Changing the printed features’ size and the size of the aperture between them can be utilized during extrusion to vary the structure’s geometry and control the porosity of the final printed construct. Critical parameters such as rheological properties and printer settings are used to control the final properties of printed materials, such as catalytic activity, porosity, and mechanical strength. Logpiles have several benefits compared to conventional honeycomb-structured monoliths.
Logpile structures have benefits for structured catalysts, including allowing reactants to travel transversely and broader operating windows. Moreover, heat transfer can be enhanced due to the transverse dispersion a logpile structure facilitates. This improves the catalyst’s chemical processes and avoids thermal effects which can lead to material degradation. The catalyst’s performance, durability, and selectivity are also improved.
The new paper has considered the use of direct ink writing methods for the purpose of manufacturing structured catalysts. Recent studies have employed direct ink writing to manufacture several ceramic-like catalysts, including metal-organic frameworks and zeolites, and catalyst support materials including alumina and silica. The extensive use of direct ink writing in producing catalysts and support materials has proven the technology’s maturity in this field of research.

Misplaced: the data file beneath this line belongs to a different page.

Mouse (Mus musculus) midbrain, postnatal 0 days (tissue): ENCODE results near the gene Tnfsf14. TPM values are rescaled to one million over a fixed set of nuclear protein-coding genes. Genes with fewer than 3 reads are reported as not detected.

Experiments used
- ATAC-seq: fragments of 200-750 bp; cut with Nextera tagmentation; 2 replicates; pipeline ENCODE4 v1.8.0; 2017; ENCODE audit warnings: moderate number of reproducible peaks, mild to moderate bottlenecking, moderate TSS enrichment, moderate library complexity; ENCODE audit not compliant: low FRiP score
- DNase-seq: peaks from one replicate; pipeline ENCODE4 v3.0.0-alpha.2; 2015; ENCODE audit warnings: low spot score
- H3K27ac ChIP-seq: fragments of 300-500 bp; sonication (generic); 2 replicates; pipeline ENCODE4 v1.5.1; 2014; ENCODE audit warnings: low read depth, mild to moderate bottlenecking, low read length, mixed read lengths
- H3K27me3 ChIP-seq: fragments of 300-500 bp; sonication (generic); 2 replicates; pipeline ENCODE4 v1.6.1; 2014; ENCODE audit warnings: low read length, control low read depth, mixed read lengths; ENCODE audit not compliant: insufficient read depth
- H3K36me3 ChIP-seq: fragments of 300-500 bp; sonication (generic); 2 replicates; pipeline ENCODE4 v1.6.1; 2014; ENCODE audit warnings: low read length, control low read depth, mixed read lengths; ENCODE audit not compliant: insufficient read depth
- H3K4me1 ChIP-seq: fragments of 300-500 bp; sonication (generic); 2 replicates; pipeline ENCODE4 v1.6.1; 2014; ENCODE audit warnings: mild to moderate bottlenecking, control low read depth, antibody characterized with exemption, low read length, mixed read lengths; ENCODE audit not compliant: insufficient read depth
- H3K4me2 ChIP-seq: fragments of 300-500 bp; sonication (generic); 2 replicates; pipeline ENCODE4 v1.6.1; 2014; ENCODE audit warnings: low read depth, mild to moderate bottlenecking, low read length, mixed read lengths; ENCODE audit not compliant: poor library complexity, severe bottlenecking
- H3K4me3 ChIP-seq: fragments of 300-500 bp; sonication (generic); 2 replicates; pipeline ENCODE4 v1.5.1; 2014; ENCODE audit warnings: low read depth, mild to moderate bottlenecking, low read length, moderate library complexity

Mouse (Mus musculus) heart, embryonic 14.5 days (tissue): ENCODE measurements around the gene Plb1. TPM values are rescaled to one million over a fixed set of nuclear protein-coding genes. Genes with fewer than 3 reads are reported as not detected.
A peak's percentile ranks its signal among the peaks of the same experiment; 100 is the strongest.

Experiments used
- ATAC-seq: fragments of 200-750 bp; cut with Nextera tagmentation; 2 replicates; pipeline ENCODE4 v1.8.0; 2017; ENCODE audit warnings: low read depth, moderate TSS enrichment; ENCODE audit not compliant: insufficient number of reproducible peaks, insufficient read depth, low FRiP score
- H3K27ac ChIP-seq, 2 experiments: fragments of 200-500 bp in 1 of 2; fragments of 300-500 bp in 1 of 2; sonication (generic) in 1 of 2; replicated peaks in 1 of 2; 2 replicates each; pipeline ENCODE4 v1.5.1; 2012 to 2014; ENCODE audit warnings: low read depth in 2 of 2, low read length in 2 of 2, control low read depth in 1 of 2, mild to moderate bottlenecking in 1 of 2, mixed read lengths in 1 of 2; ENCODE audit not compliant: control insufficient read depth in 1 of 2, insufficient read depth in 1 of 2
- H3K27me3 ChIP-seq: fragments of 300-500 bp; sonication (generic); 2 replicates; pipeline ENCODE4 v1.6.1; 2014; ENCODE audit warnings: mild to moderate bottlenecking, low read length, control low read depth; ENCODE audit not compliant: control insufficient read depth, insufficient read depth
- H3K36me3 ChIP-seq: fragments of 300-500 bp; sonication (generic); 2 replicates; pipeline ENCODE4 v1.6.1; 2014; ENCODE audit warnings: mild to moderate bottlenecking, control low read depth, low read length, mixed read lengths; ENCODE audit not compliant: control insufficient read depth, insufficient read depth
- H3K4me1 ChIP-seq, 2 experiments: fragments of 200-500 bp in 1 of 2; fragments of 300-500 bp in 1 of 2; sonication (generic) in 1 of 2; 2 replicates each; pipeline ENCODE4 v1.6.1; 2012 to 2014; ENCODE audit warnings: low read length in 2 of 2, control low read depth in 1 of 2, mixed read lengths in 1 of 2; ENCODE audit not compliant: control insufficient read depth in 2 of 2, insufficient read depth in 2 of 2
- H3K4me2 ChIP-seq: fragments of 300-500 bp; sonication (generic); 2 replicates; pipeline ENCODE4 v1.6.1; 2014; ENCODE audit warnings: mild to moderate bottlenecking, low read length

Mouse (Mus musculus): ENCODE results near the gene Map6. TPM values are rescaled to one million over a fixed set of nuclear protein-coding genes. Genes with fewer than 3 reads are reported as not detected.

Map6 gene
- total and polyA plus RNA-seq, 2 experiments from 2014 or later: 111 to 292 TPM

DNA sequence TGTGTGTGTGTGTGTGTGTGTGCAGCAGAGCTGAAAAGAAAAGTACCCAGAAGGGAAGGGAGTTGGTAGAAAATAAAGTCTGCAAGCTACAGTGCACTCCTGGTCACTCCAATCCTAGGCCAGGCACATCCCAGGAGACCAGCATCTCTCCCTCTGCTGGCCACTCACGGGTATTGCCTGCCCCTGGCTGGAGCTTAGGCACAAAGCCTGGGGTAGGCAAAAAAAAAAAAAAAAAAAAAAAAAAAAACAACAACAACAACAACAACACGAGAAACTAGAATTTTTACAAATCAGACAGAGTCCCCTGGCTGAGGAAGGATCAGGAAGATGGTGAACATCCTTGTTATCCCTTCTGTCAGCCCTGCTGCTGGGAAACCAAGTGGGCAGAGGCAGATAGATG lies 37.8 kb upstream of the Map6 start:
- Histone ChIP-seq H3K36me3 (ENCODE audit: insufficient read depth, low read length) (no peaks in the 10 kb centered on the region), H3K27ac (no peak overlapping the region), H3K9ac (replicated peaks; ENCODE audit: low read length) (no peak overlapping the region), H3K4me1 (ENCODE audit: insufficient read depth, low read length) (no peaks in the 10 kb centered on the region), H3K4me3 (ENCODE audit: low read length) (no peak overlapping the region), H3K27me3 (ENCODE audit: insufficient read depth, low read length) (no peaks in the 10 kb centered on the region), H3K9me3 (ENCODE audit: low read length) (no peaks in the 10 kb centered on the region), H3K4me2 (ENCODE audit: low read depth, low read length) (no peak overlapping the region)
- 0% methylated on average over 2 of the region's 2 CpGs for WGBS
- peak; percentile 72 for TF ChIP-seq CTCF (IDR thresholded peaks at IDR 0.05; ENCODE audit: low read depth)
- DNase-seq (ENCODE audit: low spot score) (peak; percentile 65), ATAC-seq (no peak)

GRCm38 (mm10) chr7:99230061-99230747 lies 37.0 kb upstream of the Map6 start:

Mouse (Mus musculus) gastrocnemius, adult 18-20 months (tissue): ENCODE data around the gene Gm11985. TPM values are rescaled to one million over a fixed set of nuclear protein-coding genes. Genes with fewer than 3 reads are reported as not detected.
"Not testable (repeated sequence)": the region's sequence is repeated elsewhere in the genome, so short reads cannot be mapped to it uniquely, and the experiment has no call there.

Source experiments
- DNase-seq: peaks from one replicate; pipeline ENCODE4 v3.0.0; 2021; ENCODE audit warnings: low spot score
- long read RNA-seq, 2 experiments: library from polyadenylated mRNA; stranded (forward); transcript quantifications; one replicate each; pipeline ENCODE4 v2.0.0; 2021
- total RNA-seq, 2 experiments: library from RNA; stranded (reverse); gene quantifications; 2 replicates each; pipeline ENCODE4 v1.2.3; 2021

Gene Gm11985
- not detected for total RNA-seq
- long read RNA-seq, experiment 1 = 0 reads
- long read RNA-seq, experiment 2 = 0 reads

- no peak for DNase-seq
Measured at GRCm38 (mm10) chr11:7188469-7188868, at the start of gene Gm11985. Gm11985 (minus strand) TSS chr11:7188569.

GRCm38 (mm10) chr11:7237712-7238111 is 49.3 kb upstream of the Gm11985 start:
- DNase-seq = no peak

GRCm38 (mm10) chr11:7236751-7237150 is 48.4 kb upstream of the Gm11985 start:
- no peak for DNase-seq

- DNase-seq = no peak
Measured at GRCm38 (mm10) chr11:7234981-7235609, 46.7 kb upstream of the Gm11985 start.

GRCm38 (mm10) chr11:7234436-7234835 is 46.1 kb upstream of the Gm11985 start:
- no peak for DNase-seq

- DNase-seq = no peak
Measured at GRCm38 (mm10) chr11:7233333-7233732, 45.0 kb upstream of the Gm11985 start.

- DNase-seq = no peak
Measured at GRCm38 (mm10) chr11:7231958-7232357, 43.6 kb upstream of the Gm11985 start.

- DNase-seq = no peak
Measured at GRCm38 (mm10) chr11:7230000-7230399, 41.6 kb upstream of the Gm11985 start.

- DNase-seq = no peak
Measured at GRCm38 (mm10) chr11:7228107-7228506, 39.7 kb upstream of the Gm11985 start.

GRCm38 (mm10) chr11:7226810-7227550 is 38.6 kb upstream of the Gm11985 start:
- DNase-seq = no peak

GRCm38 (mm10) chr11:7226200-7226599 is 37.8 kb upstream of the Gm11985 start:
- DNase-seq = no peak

In the study, non-destructive techniques have been employed to quantify transverse dispersion in direct ink writing-manufactured logpile structured catalysts. The technique employed for quantification in the research is a noninvasive, instantaneous, and whole-field technique.
The novel method employed in the research features an infrared source and a column. Tracer gas, which absorbs infrared radiation, is fed through the column. A configured infrared camera is used to visualize the flow of gas through the catalyst’s structure. A significant advantage of this novel method over conventional techniques is the single-measurement determination of the entire concentration field.
Twenty-two logpile structures were assessed in the study with various configurations. Assessment results indicated that staggered logpile structures possess a significantly higher transverse dispersion that can be tailored by changing the catalyst’s characteristics, such as porosity and feature size. These structures, due to their tunability and other properties, have a broader range of operation than their straight-structured counterparts.
In addition, the authors correlated the dispersion behavior of the materials with their geometry and operating conditions. This correlation and the results of the study’s analysis will aid future catalyst design. The authors have noted that further analysis and modeling will be required to investigate and understand the influence of structural parameters and provide a fundamental explanation of phenomena.
Rousseau, L.R.S et al. (2022) Experimental Quantification of Gas Dispersion in 3D-Printed Logpile Structures Using a Noninvasive Infrared Transmission Technique ACS Engineering Au [online] pubs.acs.org. Available at: https://pubs.acs.org/doi/10.1021/acsengineeringau.1c00040